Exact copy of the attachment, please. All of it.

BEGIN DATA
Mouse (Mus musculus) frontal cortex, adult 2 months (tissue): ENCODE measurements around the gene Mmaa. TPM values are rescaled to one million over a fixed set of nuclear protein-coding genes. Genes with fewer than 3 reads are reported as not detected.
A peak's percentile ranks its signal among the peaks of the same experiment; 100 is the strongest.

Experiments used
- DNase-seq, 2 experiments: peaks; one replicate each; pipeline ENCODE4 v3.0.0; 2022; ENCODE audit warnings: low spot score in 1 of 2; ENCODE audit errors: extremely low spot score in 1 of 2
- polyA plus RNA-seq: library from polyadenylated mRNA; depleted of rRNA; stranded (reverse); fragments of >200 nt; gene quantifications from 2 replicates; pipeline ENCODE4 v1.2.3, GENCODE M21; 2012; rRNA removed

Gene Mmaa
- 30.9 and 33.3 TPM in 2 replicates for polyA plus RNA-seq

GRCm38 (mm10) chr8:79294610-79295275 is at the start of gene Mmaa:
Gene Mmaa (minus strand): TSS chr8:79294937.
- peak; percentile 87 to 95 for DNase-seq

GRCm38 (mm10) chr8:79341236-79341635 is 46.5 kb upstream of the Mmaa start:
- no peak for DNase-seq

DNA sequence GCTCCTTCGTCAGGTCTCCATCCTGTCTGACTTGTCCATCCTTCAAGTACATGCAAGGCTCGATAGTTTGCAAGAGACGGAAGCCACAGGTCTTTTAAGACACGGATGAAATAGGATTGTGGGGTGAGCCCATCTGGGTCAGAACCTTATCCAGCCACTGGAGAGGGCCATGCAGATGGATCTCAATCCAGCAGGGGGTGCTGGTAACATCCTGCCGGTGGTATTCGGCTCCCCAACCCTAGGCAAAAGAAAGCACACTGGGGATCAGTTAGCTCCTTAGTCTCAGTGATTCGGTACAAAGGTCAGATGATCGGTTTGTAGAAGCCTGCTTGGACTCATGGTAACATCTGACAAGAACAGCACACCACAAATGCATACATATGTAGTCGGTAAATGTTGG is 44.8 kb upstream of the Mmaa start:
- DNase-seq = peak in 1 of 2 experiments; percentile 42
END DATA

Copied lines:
Mouse (Mus musculus) frontal cortex, adult 2 months (tissue): ENCODE measurements around the gene Mmaa. TPM values are rescaled to one million over a fixed set of nuclear protein-coding genes. Genes with fewer than 3 reads are reported as not detected.
A peak's percentile ranks its signal among the peaks of the same experiment; 100 is the strongest.

Experiments used
- DNase-seq, 2 experiments: peaks; one replicate each; pipeline ENCODE4 v3.0.0; 2022; ENCODE audit warnings: low spot score in 1 of 2; ENCODE audit errors: extremely low spot score in 1 of 2
- polyA plus RNA-seq: library from polyadenylated mRNA; depleted of rRNA; stranded (reverse); fragments of >200 nt; gene quantifications from 2 replicates; pipeline ENCODE4 v1.2.3, GENCODE M21; 2012; rRNA removed

Gene Mmaa
- 30.9 and 33.3 TPM in 2 replicates for polyA plus RNA-seq

GRCm38 (mm10) chr8:79294610-79295275 is at the start of gene Mmaa:
Gene Mmaa (minus strand): TSS chr8:79294937.
- peak; percentile 87 to 95 for DNase-seq

GRCm38 (mm10) chr8:79341236-79341635 is 46.5 kb upstream of the Mmaa start:
- no peak for DNase-seq

DNA sequence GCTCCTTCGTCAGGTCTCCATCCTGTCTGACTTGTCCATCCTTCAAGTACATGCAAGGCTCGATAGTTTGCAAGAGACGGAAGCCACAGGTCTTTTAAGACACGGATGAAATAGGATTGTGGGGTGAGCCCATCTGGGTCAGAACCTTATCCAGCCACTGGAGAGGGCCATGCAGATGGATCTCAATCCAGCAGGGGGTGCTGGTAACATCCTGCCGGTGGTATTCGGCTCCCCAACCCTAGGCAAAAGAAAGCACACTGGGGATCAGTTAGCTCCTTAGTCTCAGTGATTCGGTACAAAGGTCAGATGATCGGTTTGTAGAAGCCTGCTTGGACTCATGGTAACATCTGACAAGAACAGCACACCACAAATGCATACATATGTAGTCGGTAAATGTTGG is 44.8 kb upstream of the Mmaa start:
- DNase-seq = peak in 1 of 2 experiments; percentile 42